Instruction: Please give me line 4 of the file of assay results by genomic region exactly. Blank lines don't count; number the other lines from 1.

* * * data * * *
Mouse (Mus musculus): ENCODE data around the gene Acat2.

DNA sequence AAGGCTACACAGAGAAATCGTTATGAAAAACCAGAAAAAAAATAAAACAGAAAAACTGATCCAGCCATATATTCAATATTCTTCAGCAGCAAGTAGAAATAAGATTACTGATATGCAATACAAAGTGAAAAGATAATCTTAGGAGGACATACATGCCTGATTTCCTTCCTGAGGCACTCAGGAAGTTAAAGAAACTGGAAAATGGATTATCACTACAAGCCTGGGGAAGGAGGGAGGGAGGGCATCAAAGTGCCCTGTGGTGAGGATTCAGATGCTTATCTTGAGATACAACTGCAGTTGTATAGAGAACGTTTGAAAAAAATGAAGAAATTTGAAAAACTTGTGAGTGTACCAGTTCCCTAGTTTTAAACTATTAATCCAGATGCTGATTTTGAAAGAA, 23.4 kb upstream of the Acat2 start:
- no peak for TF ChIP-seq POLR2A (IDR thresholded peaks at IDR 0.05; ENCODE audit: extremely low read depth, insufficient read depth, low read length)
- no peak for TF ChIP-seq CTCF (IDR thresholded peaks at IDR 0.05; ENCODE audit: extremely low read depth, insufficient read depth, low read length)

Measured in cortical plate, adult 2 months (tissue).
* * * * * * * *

- no peak for TF ChIP-seq CTCF (IDR thresholded peaks at IDR 0.05; ENCODE audit: extremely low read depth, insufficient read depth, low read length)